Health Impact of Modern Wheat

According to Dr. William Davis, author of ‘Wheat Belly’, the 'franken-crop' that's resulted from excessive human intervention causes all sorts of health issues. There are a number of potential reasons for this claim, including the above-mentioned chemicals required to grow modern wheat. Another potential explanation is the 25% higher gluten content of the crop. A third reason is Western preparation of grains in general. Since we've already explained the problems with farming practises, let's tackle the second two.

Gluten (and Gliadin)

Gluten (and its lesser-known sister, gliadin) is a protein found in grains like wheat, barley, spelt and rye, has been the nutritional boogeyman for nearly a decade. Wellness bloggers and quasi-health gurus make all sorts of claims about how a gluten-free diet will solve all your problems. While the scientific community doesn't agree that gluten is unilaterally bad for human health, anecdotal evidence from over 2,000 of Dr. Davis' patients shows that going wheat-free can yield some remarkable outcomes. 

Only 1% of the world's population suffers from full-blown coeliac disease (an autoimmune disease or disorder triggered by gluten), but gluten-sensitivity or intolerance isn't the same thing as an allergy [6]. For those who are sensitive, eating wheat products can cause excessive bloating, weight gain, foggy-headedness and intestinal distress, including irritable bowel syndrome (IBS) [7].

Non-coeliac gluten sensitivity (NCGS) is a digestive problem, not a problem with the immune system, so it's not possible to test for it beyond experimentation with an elimination diet. That being said, experts estimate that anywhere between 1-13% of the world population could be experiencing NCGS [7]. This group would certainly benefit from cutting glutinous grains out of their diet.

Grain Preparation

The modern preparation of grains could be another reason so many of us have trouble digesting them. Grains and legumes are plant seeds, and plants need to protect their seeds at all costs. Since plants can't pick up and run away from predators, they create chemical compounds called antinutrients to keep their future progeny safe.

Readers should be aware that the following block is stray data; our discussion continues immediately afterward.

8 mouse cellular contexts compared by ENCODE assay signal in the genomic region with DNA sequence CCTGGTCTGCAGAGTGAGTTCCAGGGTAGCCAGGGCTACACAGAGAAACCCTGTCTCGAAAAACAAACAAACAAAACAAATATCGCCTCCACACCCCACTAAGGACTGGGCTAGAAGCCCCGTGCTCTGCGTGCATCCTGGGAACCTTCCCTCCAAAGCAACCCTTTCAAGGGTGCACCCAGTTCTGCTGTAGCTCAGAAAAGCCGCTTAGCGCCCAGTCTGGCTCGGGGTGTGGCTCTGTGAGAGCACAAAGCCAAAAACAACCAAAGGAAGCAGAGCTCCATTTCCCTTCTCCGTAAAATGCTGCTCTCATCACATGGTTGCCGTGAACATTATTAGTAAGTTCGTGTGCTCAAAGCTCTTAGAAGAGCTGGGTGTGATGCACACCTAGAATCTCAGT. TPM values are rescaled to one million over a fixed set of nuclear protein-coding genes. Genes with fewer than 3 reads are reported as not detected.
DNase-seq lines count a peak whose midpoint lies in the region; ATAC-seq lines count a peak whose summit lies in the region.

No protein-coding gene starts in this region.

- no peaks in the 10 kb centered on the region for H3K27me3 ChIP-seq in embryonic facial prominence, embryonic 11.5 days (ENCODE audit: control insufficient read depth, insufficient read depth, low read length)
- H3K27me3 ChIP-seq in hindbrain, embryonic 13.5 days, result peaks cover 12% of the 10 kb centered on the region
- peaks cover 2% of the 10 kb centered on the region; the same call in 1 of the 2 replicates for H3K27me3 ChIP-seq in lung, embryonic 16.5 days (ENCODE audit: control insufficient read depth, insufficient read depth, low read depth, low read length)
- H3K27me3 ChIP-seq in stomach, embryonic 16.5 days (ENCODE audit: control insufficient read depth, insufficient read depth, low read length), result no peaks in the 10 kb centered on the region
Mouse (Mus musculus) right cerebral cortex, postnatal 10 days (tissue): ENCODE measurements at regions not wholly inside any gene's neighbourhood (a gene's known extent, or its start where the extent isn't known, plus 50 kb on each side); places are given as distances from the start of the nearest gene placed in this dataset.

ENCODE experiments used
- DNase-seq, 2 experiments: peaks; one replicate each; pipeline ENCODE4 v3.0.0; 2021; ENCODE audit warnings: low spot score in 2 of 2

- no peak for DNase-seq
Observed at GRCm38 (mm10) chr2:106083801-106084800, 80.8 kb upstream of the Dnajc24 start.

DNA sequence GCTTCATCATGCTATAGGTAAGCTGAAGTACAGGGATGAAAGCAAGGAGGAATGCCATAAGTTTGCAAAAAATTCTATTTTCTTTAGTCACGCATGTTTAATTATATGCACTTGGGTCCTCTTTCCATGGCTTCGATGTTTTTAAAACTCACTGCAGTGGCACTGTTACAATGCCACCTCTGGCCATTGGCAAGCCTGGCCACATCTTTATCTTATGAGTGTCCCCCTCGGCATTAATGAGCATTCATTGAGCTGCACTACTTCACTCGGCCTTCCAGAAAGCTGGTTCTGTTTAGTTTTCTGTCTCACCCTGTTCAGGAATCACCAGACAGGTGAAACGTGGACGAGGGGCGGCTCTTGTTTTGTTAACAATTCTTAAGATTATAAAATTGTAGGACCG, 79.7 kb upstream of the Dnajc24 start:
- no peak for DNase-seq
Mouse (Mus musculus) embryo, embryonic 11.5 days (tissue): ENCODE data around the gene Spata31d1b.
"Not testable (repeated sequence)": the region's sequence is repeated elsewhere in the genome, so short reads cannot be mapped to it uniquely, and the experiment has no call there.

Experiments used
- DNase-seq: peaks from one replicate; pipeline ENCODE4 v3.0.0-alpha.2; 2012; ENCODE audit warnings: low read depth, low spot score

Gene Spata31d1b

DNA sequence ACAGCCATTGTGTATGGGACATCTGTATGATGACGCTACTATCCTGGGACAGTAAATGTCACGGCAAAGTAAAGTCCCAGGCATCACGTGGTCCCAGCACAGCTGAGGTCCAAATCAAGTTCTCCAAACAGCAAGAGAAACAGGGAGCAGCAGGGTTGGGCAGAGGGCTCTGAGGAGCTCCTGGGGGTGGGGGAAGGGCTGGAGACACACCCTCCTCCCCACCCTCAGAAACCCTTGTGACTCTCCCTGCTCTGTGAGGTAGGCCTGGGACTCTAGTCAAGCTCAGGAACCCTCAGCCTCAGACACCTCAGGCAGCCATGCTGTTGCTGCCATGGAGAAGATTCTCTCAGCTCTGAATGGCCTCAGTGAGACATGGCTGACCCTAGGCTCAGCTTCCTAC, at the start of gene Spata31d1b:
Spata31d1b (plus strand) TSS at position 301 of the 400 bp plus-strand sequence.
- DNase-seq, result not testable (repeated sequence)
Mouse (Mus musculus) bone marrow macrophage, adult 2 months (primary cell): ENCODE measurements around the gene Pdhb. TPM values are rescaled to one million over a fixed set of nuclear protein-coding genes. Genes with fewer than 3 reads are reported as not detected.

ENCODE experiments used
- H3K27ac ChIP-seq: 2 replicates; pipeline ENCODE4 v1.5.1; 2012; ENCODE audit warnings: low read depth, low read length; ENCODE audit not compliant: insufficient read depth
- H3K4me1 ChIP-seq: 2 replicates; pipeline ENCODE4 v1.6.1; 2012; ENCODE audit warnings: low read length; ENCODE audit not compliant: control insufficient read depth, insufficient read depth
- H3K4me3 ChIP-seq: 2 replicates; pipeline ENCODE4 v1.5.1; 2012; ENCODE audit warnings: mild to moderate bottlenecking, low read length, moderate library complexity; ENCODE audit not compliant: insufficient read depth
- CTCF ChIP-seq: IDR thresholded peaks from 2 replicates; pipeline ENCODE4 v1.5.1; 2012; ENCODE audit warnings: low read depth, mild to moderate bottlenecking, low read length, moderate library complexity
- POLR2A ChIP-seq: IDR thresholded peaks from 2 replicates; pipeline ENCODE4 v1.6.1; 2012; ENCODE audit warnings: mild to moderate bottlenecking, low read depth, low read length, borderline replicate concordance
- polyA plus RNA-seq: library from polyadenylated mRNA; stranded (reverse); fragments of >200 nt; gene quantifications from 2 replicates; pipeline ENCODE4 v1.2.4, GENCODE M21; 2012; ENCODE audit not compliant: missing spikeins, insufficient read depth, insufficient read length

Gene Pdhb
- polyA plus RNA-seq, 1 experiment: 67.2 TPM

These chemicals include things like lectins and phytic acid (phytates), which are inflammatory to your system and can even prevent the absorption of certain nutrients like magnesium. They can be broken down if the grains and legumes are prepared properly, like soaking grains for an extended period of time or allowing bread the time to slowly ferment [8][9].

Unfortunately, virtually nothing grain-based you'll buy at your local shop is prepared with the slow fermentation required to make grains safer to eat. Not even whole wheat bread. There are some sourdough breads that make the cut (for some), but chances are, you'd need to either make your own sourdough or do your own soaking and prep of grains and beans to make them a little easier on your digestive system. And proceed with caution if you do, in fact, have a wheat allergy.

Starchy Substitutes

If you're considering eliminating wheat and other grains from your diet, you might consider turning to the paleo diet. Paleo is a grain-free lifestyle that finds starch in easier-to-digest plants like winter squash, sweet potatoes and lesser-known root veggies like parsnips, celeriac, yucca, sunchokes, beets and rutabaga. 

Many of these options have a lower glycemic index and more nutrients than your average potato and are great starchy options for those looking for a weight loss diet and to optimise their health in general.

So, Is Wheat Bad for You?

Now that you know the history of wheat farming and preparation and where modern wheat has gone wrong, it's up to you to decide whether or not wheat should be a part of your diet. If you find that you regularly feel bloated, have skin conditions such as eczema or acne, suffer from high blood sugar levels, foggy-headedness or other digestive distress, you might consider eliminating wheat and other grains from your diet to see if you feel better — it’s what Hunter & Gather co-founder Jeff did in 2012 and has never looked back!

While not all nutritional ‘experts’ agree on whether or not wheat causes health problems for the masses, it remains true that most processed junk food is made from cheap, nutrient-void wheat and other grains, and you'd benefit greatly from removing those from your daily diet.

All information provided on our website and within our articles is simply information, opinion, anecdotal thoughts and experiences to provide you with the tools to thrive.

It is not intended to treat or diagnose symptoms and is definitely not intended to be misconstrued for medical advice. We always advise you seek the advice of a trained professional when implementing any changes to your lifestyle and dietary habits.

We do however recommend seeking the services of a trained professional who questions the conventional wisdom to enable you to become the best version of yourself.